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Telecon tomorrow (Thursday) @ 5 pm Eastern time

Hi all,

Telecon tomorrow (Sep. 26 in North America, Sep. 27 in Australia) at the regular time: 5 pm Eastern (2 pm Pacific, 11 am Hawaii, 23.00 European, 7 am Eastern Australia). Updates on testing of the windowless Hamamatsu photodiodes with the new amplifier boards, on telemetry, one some new equipment just received from Thorlabs, on the drop-testing pole status (we're allowed to raise it again!), and also some more progress on AIFCOMSS station-keeping prediction/simulation software. More discussion items for tomorrow's telecon include: flight/telescope plans and tests; construction and lab tests of the new gondola/payload; light sources and light source modelling; goniometric and pre- and post-flight calibration; propulsion work; nanosat bus and payload solid models; computing / website / TWiki forums and e-mails; grant applications; and recap of schedules. I'll send an update with some recent photos, etc, before the telecon tomorrow.

Here's how to connect:

1) Open Skype on your computer (note that of course, you should first install Skype, http://www.skype.com, on your machine if you haven't already).

2) In the "Contacts" menu, add me ( jalbertuvic ) as a contact, if you haven't already.

3) Just wait for me to Skype-call you at the usual time (5 pm Eastern, 2 pm Pacific, etc).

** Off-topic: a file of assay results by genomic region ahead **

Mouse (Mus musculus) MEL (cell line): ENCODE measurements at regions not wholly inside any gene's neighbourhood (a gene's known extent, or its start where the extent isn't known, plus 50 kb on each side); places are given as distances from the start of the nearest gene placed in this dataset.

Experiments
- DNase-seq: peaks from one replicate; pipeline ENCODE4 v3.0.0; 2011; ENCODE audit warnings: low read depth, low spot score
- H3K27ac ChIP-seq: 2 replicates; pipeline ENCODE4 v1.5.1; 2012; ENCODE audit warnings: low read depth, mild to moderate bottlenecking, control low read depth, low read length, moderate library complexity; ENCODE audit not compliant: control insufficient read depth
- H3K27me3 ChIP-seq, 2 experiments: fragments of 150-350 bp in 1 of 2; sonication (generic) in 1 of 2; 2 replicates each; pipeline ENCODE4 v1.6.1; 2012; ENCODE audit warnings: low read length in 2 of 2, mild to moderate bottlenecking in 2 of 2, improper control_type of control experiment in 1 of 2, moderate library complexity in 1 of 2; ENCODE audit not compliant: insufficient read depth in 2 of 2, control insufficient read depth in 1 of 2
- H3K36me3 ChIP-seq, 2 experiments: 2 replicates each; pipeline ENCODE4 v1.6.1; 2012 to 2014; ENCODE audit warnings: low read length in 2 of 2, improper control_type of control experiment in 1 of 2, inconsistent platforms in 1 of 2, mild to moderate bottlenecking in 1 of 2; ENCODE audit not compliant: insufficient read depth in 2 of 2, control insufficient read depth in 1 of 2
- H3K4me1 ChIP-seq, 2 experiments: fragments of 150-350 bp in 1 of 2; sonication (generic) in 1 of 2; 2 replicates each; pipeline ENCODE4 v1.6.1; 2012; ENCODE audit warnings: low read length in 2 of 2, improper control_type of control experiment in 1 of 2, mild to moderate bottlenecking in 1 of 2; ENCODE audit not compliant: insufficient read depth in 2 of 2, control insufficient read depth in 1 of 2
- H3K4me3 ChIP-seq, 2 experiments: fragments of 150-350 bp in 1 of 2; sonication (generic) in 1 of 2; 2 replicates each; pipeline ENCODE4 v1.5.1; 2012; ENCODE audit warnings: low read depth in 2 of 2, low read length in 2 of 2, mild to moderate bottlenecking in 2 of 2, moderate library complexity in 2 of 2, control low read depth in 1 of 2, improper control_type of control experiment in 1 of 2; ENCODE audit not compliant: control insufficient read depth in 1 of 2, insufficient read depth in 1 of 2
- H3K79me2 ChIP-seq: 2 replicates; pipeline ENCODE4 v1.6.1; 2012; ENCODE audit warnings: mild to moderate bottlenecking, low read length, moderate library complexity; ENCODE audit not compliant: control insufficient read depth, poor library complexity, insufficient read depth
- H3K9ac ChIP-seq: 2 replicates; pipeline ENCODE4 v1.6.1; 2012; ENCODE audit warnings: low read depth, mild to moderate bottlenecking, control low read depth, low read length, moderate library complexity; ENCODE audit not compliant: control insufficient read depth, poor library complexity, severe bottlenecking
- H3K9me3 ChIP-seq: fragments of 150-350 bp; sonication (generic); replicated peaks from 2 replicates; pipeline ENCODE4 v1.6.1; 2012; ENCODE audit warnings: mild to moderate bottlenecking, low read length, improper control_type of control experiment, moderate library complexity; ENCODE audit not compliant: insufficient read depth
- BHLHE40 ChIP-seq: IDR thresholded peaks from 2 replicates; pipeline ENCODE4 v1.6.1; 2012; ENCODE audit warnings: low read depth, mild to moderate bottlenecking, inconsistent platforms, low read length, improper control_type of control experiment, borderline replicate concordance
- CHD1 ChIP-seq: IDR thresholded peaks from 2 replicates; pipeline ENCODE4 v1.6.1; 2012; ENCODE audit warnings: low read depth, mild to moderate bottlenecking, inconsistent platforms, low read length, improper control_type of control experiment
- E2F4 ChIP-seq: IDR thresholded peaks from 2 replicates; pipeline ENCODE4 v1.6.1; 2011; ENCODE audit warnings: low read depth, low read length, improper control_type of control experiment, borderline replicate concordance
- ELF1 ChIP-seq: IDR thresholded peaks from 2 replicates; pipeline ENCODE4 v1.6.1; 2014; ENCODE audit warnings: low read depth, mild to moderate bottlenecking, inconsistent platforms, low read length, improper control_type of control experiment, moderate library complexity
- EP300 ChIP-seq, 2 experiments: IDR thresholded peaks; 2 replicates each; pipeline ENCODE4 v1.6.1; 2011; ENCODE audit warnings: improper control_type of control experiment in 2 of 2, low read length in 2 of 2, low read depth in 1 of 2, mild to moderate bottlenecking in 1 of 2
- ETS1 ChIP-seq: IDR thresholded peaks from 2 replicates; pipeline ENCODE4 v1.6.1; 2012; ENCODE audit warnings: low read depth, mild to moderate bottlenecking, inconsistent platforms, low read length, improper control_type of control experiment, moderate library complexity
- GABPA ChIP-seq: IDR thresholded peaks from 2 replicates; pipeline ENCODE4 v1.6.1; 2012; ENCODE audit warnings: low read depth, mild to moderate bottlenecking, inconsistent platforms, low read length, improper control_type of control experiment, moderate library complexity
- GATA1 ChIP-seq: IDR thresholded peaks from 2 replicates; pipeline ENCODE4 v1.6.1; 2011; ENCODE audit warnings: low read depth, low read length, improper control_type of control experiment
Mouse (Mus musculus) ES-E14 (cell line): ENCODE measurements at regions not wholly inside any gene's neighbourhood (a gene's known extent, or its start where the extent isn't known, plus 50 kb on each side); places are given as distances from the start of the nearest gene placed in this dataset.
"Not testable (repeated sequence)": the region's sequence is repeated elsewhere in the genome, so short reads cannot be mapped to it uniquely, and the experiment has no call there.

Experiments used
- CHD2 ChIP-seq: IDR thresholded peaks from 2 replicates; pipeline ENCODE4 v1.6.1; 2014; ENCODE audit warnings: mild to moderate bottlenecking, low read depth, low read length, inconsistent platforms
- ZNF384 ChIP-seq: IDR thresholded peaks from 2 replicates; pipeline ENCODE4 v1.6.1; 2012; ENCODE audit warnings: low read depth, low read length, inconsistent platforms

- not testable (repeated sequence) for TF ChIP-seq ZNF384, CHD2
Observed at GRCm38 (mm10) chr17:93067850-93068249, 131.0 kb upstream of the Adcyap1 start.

4) If there is any trouble, or if you don't get a Skype-call for some reason and would like to join, please just send me an e-mail (jalbert@uvic.ca).

Here's the tentative agenda:

I) Flight & telescope plans, and upcoming tests

II) Construction, drop tests, and other tests of the new gondola and payload

III) Diffused light source and its modelling, pre- and post-flight calibration, and goniometric calibrations

IV) Solid modelling

V) Computing/website, including recent flight control and simulation progress

VI) Grant applications


Talk to you all tomorrow, thanks!!!


-- jalbert - 2019-09-25

Hi all!

Apologies for the delay! -- here's a quick update on ALTAIR balloon work over the past 2 weeks, minutes of the meeting 2 weeks ago (attendees Arnold Gaertner [NRC] and me), and a reminder of the telecon in 90 minutes from now:

Student Peter Ogilvie did an initial linearity test on one of our windowless Hamamatsu S2386-8K photodiodes -- his results look excellent (when the photodiode is 5V reverse-biased in the case of higher photocurrents), and can be seen here: